"Most modern engines can sense when you put [low-octane] fuel in. They're going to pull timing and pull power. If you look at a new Mustang GT, there's two different power ratings. There's a rating for 87 octane and there's a rating for 91 and 93 octane. You add more power by using a higher quality fuel because that's what these new ECUs (engine control units) and powertrain management systems are going to be looking at.
"The next thing is long-term maintenance of fuel parts. [On old cars,] carburetors were pretty simple. They only ran maybe five to 10 pounds of pressure in the fuel. With modern direct injection systems, the rail pressure can be as high as 5000 PSI. So essentially, the fuel needs to be very, very clean because if you knock out a high-performance fuel system, that can be thousands of dollars. Additives in there are going to protect those direct injectors, that low-side fuel pump, that high-side fuel pump, the rails and the tips of the direct injectors as well."
4: Let the Vehicle Warm Up Before Spirited Driving
Engines get hot – usually over 200° – and won't operate at peak performance until fully warm. For best results, let a performance engine idle for at least one minute after startup, and don't drive it hard until it's up to operating temp.
"We're blessed with these modern vehicles where you can just turn on and go anywhere you want. But performance vehicles have very tight bearing tolerances. If the oil is cold and it's not flowing properly, it doesn't flow and reach the proper areas [of the engine] and you could easily spin a bearing.
"The mid-2000s BMW M 5s and some of the later M3s had bearing issues that stemmed from people revving engines up while they were still cold. These are almost race engines and have maybe one or two thousandths [of an inch] in bearing tolerance.
"So that's why I always say, 'Hey, if you got a performance engine, lay off the throttle until it warms up properly. Look at your oil and your cooling, get them up to operating temperature before you start to rev it out and have some spirited fun with it. That's always the best plan for long-term reliability."
5: The Best Preventative Maintenance Is an Initial Inspection When You Purchase
Any time you're test-driving a used car, call ahead and book an appointment with a knowledgeable mechanic. A thorough, unbiased opinion will give you an idea of what might need to be repaired – and how soon.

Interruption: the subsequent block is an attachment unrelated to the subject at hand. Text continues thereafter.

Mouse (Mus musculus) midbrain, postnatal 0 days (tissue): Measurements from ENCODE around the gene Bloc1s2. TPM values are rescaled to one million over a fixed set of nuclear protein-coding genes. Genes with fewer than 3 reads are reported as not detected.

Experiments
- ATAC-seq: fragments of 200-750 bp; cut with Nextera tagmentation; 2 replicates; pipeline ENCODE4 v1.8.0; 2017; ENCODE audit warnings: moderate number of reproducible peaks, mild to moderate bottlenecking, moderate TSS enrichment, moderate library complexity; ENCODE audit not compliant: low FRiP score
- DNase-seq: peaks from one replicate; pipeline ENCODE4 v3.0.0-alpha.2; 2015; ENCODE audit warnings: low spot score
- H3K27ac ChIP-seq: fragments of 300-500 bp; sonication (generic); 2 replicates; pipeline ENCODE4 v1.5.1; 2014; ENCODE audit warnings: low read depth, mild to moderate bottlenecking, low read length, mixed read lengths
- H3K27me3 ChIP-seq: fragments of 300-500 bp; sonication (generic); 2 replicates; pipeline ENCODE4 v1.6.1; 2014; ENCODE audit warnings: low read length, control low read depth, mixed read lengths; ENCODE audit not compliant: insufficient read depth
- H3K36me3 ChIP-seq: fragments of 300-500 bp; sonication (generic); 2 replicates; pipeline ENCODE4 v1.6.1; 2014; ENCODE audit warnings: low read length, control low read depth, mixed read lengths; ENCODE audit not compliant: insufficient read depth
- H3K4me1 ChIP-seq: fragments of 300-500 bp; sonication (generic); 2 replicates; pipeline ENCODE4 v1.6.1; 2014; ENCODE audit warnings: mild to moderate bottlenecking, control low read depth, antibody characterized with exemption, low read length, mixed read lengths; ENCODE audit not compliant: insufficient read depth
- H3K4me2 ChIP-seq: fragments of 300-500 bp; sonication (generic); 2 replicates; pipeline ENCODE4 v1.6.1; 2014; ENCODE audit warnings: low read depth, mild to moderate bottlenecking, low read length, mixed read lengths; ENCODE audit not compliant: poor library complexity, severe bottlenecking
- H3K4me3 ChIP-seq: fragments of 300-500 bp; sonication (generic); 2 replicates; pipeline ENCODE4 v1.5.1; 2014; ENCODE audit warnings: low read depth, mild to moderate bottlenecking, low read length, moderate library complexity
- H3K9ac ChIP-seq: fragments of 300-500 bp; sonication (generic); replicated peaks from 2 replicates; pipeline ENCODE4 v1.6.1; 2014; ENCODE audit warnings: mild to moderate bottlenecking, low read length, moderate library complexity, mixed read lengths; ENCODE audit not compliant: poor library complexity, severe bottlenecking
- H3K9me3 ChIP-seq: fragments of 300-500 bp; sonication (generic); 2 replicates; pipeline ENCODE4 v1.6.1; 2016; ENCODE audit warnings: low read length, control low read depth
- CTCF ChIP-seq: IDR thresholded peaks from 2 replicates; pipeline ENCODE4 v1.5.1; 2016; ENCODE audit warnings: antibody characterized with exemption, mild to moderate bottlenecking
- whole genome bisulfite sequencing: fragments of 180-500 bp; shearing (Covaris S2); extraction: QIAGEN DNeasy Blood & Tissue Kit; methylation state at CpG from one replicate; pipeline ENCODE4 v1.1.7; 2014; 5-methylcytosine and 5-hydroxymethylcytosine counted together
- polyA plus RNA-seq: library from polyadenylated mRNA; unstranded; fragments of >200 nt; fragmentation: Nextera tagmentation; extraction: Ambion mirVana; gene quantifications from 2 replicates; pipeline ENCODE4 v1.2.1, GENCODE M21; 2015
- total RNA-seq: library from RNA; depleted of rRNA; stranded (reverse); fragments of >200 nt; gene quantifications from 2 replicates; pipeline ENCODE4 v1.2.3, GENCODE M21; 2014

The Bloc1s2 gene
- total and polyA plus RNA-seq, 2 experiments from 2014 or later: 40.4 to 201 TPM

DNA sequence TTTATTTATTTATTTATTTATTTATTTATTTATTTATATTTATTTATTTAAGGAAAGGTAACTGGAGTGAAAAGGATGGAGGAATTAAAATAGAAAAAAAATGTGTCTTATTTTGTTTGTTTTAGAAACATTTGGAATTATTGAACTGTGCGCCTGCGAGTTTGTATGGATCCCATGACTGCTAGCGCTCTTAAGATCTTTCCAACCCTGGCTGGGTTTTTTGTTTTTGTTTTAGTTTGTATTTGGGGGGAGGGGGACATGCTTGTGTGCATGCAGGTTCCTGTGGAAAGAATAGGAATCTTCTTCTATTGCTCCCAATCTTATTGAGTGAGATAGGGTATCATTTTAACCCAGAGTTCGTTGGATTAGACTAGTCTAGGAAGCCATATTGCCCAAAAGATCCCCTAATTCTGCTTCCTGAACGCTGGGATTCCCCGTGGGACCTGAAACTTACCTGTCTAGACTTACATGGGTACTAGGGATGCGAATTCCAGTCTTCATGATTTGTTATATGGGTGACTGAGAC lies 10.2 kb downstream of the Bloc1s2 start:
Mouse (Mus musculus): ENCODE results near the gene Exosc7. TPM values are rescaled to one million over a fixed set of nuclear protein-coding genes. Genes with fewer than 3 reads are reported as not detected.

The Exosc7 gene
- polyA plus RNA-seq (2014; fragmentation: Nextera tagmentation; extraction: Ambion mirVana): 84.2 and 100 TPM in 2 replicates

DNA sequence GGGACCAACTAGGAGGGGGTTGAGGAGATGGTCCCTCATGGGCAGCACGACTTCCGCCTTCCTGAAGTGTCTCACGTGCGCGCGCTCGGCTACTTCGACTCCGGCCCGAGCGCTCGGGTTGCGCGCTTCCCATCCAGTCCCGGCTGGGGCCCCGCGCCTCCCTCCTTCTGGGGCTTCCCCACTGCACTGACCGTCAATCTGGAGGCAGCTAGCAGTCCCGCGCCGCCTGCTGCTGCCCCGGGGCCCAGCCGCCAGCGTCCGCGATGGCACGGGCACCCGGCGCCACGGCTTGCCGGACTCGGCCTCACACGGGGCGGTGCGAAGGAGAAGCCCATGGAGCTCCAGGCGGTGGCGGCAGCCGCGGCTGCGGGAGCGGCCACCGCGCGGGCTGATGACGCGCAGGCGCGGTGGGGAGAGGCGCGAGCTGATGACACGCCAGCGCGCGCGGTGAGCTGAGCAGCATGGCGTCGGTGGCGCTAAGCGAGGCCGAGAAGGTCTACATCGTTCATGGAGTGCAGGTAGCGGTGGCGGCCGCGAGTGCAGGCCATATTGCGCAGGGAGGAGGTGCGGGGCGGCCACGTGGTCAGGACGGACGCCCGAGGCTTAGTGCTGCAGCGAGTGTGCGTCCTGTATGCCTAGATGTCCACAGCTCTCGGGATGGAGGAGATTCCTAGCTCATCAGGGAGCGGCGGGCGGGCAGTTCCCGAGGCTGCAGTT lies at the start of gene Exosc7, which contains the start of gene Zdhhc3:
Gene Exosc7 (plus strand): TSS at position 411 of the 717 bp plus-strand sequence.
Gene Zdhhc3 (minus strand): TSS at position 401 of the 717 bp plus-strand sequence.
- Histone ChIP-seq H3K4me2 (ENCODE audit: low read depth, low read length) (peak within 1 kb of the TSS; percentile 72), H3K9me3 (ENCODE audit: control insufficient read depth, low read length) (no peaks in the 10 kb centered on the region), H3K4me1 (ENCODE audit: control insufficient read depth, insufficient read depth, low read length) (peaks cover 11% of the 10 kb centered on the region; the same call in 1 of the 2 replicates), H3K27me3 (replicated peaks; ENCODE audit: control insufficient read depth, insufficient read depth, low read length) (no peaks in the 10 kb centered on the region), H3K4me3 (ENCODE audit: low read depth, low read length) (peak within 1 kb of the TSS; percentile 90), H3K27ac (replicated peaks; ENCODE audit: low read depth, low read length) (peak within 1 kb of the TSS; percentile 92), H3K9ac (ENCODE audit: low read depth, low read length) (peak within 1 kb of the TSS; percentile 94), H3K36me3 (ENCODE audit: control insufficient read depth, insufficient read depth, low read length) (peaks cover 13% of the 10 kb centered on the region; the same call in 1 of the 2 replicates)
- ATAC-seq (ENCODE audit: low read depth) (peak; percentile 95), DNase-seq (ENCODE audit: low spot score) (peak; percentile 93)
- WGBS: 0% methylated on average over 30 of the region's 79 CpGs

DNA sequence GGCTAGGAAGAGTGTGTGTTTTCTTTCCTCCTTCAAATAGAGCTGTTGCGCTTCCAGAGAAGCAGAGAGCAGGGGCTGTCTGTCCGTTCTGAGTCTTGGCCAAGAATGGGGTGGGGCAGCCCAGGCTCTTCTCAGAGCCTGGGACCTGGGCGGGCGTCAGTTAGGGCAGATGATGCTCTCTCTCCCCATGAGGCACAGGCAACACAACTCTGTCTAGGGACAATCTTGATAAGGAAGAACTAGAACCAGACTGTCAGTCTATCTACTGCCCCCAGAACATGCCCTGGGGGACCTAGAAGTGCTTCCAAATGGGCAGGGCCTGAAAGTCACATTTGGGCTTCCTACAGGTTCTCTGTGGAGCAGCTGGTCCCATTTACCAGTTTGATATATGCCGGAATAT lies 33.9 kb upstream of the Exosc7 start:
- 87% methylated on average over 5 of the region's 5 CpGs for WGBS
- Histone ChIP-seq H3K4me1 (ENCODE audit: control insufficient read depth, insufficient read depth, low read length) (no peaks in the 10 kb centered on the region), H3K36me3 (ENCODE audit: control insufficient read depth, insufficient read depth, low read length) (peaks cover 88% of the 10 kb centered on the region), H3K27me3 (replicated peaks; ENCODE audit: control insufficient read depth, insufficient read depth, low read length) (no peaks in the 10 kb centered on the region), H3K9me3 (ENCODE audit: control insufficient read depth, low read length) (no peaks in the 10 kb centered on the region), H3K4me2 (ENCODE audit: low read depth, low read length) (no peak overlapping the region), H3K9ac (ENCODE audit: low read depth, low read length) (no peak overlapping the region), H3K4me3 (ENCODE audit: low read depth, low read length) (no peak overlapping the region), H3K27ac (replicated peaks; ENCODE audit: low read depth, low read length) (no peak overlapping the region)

"Especially if you're looking to buy a performance car, you can find issues that might snowball [and then decide to] get a better vehicle. Maybe you are paying more initially, but that $3,000 you pay for a better vehicle may save you $10,000 down the road when it needs a full engine replacement.
"For example, if you're looking to buy a BMW M3 or M5, get a BMW master tech or somebody that specializes in those BMW M engines to do a once-over. They're going to charge you maybe a hundred bucks, a hundred fifty bucks, to point out problems. You can kind of weigh the potential cost. A valve cover leak – that may be a couple hundred dollars. But a rear main seal leak is going to take a whole lot of labor and time and you have to work that into the price of the vehicle."
The Bottom Line
Thomas could talk about engine performance for days on end without repeating himself – thankfully, social media will forever document his knowledge. In just a few words, the secret to top-tier performance maintenance could be "Be Proactive." Know what you're getting into before purchasing. Service fluids early. Be 110 percent sure it's ready before driving hard. Keep its systems well-filtered. And to maintain A-grade performance for the life of your vehicle, commit to running fuel that's engineered to perform: you can never go wrong with Sunoco Ultratech.